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Island Investing

Riffs, rants, and the upside of investing from way off Wall Street


Island Investing: Now Almost Reaching Cuba

After a break for the holidays and the recent IIM annual meeting, my Island Investing column is back in the KeysWeekly. It’s now being published throughout the Lower Keys and Key West, too. The article below was in today’s paper.

Hello again, island investors! I’m happy to say my column is back on a regular schedule.

I’d like to pick up by introducing myself to new readers in Key West and the Lower Keys. Last year this column ran for six months in the Upper Keys Weekly and was originally intended to answer questions about investing. I planned to give away a free T-shirt to anyone who emailed a question, which I would then answer in my next column. As it turned out, however, I got no questions from anyone except my mother. Zero. Zilch. Bupkus.

Being the analytical type, though, I did not take it personally. There was a simple economic explanation obvious to anyone who has ever walked down Duval Street – there is already a staggering oversupply of cheap T-shirts being hawked in the Keys. Mine never had a chance.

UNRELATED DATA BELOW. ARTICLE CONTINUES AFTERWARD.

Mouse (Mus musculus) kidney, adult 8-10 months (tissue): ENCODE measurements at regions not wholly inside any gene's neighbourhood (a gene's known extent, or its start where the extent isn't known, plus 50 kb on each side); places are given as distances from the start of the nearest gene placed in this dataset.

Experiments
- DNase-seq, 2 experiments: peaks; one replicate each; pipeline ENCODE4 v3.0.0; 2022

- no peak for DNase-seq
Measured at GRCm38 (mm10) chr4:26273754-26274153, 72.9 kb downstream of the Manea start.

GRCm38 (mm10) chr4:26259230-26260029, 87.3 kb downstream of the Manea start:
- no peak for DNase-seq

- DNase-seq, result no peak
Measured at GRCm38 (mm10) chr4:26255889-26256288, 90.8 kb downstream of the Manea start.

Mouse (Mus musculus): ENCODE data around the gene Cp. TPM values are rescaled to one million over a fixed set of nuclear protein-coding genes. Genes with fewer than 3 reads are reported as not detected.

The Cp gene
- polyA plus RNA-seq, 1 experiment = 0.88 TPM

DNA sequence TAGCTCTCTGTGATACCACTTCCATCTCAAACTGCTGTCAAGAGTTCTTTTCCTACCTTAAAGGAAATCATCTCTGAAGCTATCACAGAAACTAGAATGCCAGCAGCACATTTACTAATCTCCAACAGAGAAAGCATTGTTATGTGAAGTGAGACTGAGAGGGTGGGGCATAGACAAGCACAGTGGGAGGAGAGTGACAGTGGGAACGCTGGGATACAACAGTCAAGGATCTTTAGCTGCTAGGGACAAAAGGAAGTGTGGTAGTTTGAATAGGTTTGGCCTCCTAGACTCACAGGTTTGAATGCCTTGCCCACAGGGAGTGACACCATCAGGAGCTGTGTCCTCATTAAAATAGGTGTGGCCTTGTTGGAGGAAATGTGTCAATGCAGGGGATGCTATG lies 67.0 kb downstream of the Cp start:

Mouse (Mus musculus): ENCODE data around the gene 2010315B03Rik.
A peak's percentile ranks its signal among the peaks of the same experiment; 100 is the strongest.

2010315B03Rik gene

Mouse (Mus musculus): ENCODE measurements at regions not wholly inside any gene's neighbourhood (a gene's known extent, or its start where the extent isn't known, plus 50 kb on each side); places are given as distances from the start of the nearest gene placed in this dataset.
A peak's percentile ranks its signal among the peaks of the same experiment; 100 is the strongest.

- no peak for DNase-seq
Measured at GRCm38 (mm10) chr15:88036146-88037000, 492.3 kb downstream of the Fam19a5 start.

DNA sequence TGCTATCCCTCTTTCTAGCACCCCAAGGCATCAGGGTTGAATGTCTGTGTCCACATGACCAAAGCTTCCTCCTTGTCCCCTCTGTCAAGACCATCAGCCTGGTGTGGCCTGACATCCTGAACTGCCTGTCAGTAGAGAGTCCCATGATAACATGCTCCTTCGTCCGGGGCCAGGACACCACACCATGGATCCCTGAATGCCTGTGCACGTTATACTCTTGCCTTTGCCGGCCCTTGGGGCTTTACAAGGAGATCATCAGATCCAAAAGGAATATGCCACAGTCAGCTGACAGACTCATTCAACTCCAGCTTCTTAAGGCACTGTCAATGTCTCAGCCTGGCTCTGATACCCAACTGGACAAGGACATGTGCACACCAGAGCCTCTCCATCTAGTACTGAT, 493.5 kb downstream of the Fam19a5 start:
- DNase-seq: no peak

That lack of questions turned into something even better than my original plan, though, because it gave me the flexibility to cover all sorts of topics. I wrote on everything from index funds to credit default swaps to inflation to psychological biases, and based on the comments I’d hear at Winn-Dixie, people seemed to enjoy it. So, next week I’ll start again.

Regarding my background – I am a portfolio manager at an independent firm I founded in 2008, Islamorada Investment Management. All I do is analyze stocks, I have zero ties to any Wall Street firms and all my family’s life savings are invested in the funds I manage. I cannot give advice on specific investments here, but I think I can help you learn how to think independently about investing. I’ve also taken a fiduciary oath, which among other things means that while my columns might be opinionated, they won’t be conflicted.

I have many opinions about the way Wall Street treats individual investors. As one of them, you really have two choices when it comes to your own financial future. You can either be a consumer of financial products, or you can learn to be a real investor.

This column is about the latter.

Cale Smith is the portfolio manager of the Tarpon Folio and Gecko Folio. His firm’s website is and his blog is